It would be “unacceptable” for the British government to sign up to an NI-only backstop as part of a Brexit deal, a DUP MP has said.
There are suggestions Boris Johnson could support such a proposal in order to break the current deadlock.
But Sir Jeffrey Donaldson said there would not be “unionist consent” for it.
The party’s chief whip was speaking before leader Arlene Foster meets the prime minister in London later on Tuesday.
The DUP’s meeting with Mr Johnson comes as pressure grows on Downing Street to reach a deal with the EU ahead of a key summit in October.
Boris Johnson has insisted he will not seek an extension to the Brexit deadline if there is no agreement with the EU.
In Dublin on Monday, Mr Johnson said he had an “abundance of proposals” to replace the Irish border backstop, the insurance policy to maintain an open border between Northern Ireland and the Republic of Ireland after Brexit, until a wider solution is found.
There is speculation he is considering returning to a backstop that would only apply to Northern Ireland – rather than the whole UK – an idea first suggested early in the Brexit negotiations.
Former PM Theresa May rejected an NI only bakstop in 2018 because she relied on the votes of the 10 DUP MPs in Parliament – but since taking office, Boris Johnson has lost his working majority and therefore, is no longer dependent on DUP votes.
The Irish government has said it is willing to look at a “Northern-Ireland specific solution”.
What was the NI-only backstop?
Proposed by the EU, it would have kept Northern Ireland in the EU’s customs union, which would have meant applying EU tariffs for goods entering NI from outside the EU customs union – including Great Britain.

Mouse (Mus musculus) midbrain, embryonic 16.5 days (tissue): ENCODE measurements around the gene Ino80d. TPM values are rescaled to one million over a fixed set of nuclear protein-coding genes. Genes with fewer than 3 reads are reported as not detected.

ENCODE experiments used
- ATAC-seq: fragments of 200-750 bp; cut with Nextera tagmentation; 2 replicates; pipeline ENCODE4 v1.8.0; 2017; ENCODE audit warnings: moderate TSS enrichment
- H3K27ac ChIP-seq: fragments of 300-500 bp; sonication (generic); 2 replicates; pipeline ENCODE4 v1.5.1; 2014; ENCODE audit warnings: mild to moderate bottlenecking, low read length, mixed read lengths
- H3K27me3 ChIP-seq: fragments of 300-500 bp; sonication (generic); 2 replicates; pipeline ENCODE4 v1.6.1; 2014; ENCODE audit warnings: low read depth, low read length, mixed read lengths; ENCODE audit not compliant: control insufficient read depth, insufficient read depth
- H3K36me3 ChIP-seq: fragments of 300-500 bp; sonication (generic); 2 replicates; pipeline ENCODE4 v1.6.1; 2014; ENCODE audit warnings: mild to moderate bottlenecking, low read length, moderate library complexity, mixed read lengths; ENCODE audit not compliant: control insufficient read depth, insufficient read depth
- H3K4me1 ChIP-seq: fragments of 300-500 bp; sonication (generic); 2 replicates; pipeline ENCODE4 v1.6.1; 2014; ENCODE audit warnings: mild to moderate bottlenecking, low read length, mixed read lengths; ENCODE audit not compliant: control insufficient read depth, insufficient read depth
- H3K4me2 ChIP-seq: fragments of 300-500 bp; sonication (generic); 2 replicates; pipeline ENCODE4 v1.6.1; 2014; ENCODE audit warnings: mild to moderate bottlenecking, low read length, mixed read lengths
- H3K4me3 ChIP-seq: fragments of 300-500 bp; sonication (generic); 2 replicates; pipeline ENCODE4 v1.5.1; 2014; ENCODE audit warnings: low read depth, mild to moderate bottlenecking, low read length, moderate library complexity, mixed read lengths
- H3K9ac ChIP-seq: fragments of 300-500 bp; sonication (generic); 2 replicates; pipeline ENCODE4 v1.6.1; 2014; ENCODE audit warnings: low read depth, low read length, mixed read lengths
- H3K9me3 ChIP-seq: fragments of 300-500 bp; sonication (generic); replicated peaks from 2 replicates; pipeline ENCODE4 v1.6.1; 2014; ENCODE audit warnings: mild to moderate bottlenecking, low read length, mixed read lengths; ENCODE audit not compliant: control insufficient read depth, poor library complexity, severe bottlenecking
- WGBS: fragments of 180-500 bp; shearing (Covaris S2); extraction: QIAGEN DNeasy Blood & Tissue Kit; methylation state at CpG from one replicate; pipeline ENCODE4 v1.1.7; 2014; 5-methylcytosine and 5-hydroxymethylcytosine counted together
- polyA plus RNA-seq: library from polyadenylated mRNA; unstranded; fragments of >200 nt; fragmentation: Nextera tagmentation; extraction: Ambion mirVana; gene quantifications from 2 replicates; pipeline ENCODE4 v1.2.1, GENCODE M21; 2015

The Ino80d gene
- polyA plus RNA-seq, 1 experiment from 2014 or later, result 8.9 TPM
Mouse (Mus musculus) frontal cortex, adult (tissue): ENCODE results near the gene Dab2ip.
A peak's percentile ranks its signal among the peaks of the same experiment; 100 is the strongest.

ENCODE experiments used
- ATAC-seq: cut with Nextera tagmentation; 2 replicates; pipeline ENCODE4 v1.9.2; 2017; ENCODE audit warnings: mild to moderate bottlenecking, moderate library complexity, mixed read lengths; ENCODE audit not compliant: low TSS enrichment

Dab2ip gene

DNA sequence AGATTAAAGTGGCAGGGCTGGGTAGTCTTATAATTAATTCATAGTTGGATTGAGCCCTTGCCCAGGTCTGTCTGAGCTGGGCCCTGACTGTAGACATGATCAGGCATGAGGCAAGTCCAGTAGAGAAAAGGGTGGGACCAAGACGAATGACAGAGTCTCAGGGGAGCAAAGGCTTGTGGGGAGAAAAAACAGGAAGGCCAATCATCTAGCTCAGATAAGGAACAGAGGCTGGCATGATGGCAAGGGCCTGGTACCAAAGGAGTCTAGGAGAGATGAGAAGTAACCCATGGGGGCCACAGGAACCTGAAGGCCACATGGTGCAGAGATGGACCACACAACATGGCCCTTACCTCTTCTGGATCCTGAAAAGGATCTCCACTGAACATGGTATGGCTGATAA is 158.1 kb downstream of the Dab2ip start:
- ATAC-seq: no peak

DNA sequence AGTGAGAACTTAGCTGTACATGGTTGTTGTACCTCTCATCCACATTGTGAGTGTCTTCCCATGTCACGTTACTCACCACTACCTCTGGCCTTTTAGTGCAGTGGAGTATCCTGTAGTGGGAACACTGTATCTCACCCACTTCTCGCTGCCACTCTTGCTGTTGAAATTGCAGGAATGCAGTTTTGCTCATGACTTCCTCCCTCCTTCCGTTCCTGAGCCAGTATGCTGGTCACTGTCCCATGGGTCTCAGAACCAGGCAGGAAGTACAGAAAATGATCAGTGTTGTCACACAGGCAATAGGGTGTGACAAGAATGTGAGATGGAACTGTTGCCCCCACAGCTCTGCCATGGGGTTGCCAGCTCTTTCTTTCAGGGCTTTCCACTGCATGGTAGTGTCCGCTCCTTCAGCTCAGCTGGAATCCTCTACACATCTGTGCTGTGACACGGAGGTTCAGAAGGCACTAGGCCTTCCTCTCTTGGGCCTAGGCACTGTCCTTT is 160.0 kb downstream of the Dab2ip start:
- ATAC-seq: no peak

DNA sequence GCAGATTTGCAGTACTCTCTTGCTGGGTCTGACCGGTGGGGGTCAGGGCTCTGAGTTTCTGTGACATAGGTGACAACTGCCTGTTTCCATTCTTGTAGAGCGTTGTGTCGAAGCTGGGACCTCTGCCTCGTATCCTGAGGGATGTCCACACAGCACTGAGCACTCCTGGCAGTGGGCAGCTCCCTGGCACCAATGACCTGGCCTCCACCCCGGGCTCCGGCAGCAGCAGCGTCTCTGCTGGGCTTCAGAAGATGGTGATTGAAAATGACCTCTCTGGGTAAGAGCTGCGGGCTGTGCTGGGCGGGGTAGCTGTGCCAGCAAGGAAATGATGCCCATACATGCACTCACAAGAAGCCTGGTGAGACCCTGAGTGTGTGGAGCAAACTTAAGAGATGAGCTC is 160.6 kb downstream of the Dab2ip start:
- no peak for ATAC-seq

It would also have applied EU single market rules for goods and animal products in Northern Ireland.
This would have got rid of the need for checks at the Irish border, but would have led to checks on goods passing between Northern Ireland and Great Britain.
It was criticised by the DUP and other unionist parties for “creating a border in the Irish Sea” and posing a risk to the union.
In February 2018, Theresa May said no prime minister could back such a proposal.
How does it differ from the backstop agreed by the UK and EU?
The main difference between the original backstop and the agreed solution is in relation to customs.
In the backstop agreed by the UK and EU in November 2018, the whole of the UK, would be included in a “temporary customs territory” with the EU.
Some pro-Brexit MPs claimed the backstop would be used to permanently trap the UK in the EU customs union, preventing the country from striking its own trade deals.
It would also see Northern Ireland staying aligned to some rules of the EU single market.
These arrangements would apply unless and until both the EU and UK agreed they were no longer necessary.
What has the DUP said?
The DUP insists it has been assured by Boris Johnson that he is not pursuing an NI-only backstop.
Sir Jeffrey told the BBC the proposal would “would run contrary to the principles at the heart of the Good Friday Agreement that say there should be no change to the relationship between Northern Ireland and Great Britain unless there is consent for it”.
“There would not be unionist consent for such an arrangement.”
On Monday night, DUP deputy leader Nigel Dodds said the party was prepared to look at “arrangements” to maintain all-island agri-food regulations – but only under a previously agreed role for the devolved assembly at Stormont.
“There may be some areas, where in certain areas of the economy where it’s to the benefit of Northern Ireland and the rest of the United Kingdom and the Irish Republic and the rest of the EU to have arrangements,” he said.
“These would have to be subject to the provisions of paragraph 50 of the Joint (report) which we inserted which is that the consent of the Northern Ireland Assembly – unionists and nationalists would have to apply so if all of that applies, then that is fine.”
What do other parties think?
Non-unionist political parties in Northern Ireland support the backstop and would be happy if the UK and EU agreed to an NI-only backstop.
The Ulster Unionist Party also opposes a backstop in any form, and claims unionists in Northern Ireland are being “hung out to dry”.
However, business and farming groups in Northern Ireland have urged support for a backstop, saying it is an acceptable way to protect cross-border trade.